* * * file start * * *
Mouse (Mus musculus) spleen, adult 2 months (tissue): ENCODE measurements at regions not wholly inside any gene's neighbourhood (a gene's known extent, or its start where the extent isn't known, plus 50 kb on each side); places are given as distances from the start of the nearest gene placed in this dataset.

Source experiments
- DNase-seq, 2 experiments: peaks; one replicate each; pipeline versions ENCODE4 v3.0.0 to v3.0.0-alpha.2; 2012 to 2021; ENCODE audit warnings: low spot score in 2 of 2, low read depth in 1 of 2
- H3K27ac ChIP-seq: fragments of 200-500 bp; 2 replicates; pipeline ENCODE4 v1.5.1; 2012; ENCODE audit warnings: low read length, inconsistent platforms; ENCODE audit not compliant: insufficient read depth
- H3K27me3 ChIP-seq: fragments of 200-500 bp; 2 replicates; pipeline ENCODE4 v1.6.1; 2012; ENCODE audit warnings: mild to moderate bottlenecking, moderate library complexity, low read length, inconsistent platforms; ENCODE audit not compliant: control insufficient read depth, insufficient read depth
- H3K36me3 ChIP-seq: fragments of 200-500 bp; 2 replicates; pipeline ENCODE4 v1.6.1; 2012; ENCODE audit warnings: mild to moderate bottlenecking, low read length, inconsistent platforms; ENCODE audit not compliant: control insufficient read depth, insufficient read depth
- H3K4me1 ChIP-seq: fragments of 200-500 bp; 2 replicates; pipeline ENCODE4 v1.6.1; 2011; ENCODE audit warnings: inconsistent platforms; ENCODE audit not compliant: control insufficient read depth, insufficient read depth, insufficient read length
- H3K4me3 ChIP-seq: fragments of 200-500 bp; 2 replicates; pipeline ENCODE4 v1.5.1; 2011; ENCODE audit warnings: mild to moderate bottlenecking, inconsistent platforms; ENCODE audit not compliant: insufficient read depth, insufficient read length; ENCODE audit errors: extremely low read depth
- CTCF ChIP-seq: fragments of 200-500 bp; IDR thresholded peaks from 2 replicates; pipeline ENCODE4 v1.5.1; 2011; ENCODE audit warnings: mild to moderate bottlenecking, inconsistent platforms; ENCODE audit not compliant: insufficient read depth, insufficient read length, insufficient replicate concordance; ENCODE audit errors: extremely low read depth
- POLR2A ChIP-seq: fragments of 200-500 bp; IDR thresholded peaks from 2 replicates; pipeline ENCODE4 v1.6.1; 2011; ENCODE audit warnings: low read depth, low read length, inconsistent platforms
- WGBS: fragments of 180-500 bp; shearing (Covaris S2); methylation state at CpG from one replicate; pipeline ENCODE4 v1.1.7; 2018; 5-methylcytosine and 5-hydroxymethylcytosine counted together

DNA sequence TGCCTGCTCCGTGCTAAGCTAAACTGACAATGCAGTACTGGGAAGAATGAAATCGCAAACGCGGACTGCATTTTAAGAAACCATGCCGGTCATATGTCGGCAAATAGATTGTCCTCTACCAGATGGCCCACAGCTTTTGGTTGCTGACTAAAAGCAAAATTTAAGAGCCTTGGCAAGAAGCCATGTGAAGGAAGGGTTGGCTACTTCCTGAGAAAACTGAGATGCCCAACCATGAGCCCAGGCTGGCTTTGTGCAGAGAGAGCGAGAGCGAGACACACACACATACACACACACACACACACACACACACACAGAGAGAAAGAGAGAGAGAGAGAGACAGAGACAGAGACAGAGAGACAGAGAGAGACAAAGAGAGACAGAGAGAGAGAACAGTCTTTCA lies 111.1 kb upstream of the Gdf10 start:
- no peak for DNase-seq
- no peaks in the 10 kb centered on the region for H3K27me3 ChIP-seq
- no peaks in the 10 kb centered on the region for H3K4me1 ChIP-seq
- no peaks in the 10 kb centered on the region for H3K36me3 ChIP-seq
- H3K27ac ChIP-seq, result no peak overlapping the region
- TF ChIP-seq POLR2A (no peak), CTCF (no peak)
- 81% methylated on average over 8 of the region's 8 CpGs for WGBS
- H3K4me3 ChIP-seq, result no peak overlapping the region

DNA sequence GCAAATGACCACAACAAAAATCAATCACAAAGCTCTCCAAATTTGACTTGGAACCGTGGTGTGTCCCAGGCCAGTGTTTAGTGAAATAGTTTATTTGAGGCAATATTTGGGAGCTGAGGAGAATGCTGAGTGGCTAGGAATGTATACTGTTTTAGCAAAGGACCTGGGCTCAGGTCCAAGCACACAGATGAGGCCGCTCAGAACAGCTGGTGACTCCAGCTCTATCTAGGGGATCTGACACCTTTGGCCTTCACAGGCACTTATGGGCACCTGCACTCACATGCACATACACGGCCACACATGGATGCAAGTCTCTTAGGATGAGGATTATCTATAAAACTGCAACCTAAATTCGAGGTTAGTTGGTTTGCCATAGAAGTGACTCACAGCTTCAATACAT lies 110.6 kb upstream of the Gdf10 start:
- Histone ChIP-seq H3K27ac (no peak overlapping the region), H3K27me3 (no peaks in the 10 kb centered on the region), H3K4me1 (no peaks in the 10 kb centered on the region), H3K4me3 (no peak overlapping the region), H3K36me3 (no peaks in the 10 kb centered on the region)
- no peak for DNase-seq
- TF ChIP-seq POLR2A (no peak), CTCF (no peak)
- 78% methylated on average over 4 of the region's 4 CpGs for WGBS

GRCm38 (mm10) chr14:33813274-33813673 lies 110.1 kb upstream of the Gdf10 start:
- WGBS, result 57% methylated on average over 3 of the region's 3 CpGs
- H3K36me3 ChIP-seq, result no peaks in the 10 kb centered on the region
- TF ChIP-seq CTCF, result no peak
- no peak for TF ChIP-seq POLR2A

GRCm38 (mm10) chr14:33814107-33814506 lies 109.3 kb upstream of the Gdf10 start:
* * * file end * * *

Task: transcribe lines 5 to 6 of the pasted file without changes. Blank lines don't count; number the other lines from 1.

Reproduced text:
- H3K27me3 ChIP-seq: fragments of 200-500 bp; 2 replicates; pipeline ENCODE4 v1.6.1; 2012; ENCODE audit warnings: mild to moderate bottlenecking, moderate library complexity, low read length, inconsistent platforms; ENCODE audit not compliant: control insufficient read depth, insufficient read depth
- H3K36me3 ChIP-seq: fragments of 200-500 bp; 2 replicates; pipeline ENCODE4 v1.6.1; 2012; ENCODE audit warnings: mild to moderate bottlenecking, low read length, inconsistent platforms; ENCODE audit not compliant: control insufficient read depth, insufficient read depth